Since I’m still recovering from Day Job Stuff (which the marathon finally ended on Sept. 30), and just now getting the brain back I haven’t had a good opportunity to process all that was FenCon – so there’s still a convention report coming…probably. I am easing back into all the post-activity normalcy, which means blog posts. AND I just had someone ask for first time writer advice. So this is going to be a quick recap of THAT…
1. Don’t listen to the MUSTs… You MUST write X number of words/time of day/etc. or you’re not a “REAL” writer. No. If you write you’re a real writer.
2. Do THIS ONE THING and you’ll be rich and famous. Yeah, no. Or we’d all be rich and famous.
3. Rosemary Clement said it best… “You do You.” What works for me, works for me. What works for you, works for you. You are not wrong. I am not wrong. There is NO WRONG WAY.
4. In this realm… I tend to be a linear writer: Beginning to Middle to End. I also tend to be a “Discovery” writer (or organic or seat of the pants-er). That’s me. Others write scenes as they come, put it on a corkboard (or digital equivalent) and move things around, or have serious outlines, or whatever. THAT’S OKAY. Does it work for you? Then you’re doing it right!
5. Any day with a word count is a good day. Do they have to be good words? Heck no. Many times they will be unusable words (for that project) or it will be something non-project related. There will be small word counts and big word counts. Does it matter? No. Can it be a blog or tweet or grocery list? Yes it can.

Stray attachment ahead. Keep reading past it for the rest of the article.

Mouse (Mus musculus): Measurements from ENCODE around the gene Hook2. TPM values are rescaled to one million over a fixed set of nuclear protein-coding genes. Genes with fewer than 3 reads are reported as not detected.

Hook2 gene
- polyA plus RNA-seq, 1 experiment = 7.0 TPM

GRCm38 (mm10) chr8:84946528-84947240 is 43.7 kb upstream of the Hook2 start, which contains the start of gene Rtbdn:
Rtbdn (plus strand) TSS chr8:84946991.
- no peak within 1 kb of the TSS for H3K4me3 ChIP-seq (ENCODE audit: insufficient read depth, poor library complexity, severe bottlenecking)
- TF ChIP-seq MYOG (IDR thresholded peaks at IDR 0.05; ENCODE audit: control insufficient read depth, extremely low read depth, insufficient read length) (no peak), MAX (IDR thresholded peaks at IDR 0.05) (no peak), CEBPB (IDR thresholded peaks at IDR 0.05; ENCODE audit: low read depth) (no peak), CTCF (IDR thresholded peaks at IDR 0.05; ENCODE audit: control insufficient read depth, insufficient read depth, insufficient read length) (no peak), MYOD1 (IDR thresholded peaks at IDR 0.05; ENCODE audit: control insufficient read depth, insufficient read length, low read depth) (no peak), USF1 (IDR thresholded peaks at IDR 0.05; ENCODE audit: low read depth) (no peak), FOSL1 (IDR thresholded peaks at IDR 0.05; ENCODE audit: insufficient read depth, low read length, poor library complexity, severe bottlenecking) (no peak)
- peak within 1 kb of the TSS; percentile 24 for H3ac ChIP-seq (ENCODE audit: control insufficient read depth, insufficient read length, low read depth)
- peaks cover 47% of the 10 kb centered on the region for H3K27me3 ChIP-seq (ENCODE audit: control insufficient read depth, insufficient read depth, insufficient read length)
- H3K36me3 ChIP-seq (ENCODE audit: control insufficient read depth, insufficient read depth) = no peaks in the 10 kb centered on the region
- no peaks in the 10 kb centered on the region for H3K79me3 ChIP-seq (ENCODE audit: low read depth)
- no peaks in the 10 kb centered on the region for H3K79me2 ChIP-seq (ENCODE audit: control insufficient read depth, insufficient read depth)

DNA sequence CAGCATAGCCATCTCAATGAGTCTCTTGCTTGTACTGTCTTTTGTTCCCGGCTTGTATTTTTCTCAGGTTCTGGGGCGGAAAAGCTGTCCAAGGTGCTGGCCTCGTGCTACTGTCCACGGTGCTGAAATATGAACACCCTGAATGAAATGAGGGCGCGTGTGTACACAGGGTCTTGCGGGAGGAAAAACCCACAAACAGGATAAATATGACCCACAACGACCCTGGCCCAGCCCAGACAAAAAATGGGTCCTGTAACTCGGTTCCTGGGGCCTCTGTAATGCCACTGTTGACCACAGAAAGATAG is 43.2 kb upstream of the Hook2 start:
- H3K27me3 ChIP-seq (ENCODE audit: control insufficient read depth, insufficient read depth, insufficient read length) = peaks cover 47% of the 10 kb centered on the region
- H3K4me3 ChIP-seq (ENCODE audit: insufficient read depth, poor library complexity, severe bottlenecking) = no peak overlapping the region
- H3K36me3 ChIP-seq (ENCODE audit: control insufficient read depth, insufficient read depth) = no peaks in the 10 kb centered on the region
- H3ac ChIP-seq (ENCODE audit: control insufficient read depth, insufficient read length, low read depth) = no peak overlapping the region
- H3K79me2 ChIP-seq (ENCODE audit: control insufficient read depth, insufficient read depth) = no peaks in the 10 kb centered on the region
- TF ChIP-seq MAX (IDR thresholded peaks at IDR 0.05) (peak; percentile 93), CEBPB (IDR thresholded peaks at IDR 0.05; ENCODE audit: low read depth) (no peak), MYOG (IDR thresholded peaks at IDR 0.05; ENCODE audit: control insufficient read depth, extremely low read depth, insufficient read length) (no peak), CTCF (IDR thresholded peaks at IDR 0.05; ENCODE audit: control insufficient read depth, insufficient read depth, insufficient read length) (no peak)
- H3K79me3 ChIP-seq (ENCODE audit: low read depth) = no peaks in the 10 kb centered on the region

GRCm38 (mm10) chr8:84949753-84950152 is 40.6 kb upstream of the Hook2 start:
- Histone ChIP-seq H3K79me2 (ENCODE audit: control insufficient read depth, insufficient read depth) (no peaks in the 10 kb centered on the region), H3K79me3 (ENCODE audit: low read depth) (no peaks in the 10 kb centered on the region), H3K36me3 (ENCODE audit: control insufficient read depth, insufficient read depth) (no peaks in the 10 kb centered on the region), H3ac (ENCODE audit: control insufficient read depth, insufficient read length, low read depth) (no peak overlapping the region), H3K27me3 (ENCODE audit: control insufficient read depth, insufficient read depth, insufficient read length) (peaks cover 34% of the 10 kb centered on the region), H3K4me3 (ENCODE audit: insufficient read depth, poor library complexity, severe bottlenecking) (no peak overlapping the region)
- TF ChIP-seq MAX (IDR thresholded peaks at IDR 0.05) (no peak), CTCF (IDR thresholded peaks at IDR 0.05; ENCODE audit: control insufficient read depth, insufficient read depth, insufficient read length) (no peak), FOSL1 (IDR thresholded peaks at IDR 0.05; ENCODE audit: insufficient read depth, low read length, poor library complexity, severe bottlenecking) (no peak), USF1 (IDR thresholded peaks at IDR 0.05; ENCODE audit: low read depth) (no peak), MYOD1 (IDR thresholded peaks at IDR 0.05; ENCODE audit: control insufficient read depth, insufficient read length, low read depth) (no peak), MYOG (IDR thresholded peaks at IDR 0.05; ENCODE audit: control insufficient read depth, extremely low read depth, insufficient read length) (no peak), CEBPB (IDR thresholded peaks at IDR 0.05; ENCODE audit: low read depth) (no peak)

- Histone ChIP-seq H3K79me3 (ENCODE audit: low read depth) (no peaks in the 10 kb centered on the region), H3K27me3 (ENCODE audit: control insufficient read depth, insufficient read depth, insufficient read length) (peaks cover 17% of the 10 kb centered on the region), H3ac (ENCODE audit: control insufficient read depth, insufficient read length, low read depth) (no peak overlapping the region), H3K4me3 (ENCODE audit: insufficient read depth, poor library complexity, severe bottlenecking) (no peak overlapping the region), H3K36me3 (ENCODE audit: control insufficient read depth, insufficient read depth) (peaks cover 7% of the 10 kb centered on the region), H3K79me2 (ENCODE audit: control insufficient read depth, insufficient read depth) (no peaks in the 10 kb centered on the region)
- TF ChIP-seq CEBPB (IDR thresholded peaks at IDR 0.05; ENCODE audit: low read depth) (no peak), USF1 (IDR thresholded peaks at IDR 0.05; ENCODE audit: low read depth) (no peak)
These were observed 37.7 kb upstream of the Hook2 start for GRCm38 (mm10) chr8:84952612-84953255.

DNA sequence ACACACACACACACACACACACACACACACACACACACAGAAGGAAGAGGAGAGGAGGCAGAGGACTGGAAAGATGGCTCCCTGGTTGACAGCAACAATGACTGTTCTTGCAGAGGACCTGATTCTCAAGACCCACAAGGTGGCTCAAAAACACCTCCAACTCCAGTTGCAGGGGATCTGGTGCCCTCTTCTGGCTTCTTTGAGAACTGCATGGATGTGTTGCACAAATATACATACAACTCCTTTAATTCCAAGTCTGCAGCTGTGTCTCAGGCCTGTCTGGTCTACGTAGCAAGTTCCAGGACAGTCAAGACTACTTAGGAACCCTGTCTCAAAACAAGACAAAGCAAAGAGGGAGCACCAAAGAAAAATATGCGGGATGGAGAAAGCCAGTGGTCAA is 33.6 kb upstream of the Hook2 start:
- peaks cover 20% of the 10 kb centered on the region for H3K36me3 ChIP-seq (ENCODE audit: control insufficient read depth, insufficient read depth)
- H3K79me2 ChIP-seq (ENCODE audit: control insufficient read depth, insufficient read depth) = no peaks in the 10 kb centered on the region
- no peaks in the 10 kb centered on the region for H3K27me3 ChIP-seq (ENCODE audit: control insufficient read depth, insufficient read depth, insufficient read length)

6. Will there be days without word counts? Yes, there will. Is that a bad day? Not necessarily. Stuff happens. Life happens. Health stuff happens. Things happen. If you don’t write one day (or 37 depending on the circumstances) don’t beat yourself up and think you completely suck as a writer. You don’t. It’s not dieting – Yo Yo Writing won’t mess up your health but it may not be the most productive thing. Some people are everyday writers. Others are binge writers. You be you.
Catching the theme yet?
7. It’s okay to write on multiple projects simultaneously. It’s okay to focus on one project until it’s done.
8. Pick a writer’s group that encourages you to grow and be better – or don’t pick a writer’s group at all. It’s good to get feedback from objective individuals that way you find the things that could be better and either make them better or stop doing them. but again if a group is not your thing, find what is and make it work for you – like a group of beta readers. Or hiring a professional editor.
9. Don’t take anything too seriously or personally (this is super tough because it’s all subjective). You won’t always agree on the feedback but it’s not generally designed to be a personal attack – unless it is, then run away from that feedback.
10. AND SUPER IMPORTANT — don’t be a jerk. Be professional and kinda courteous when you ask for advice, make professional connections, or send out your work. Don’t argue or pick fights if someone doesn’t like what you wrote (because not everything is to everyone’s liking). It’s Golden Rule time. You don’t want to deal with jerks – don’t be one in return. Ask questions.
Boom…my top 10 list of advice for up-and-coming writers.
Resource: If you do the podcast thing? Listen to Writing Excuses.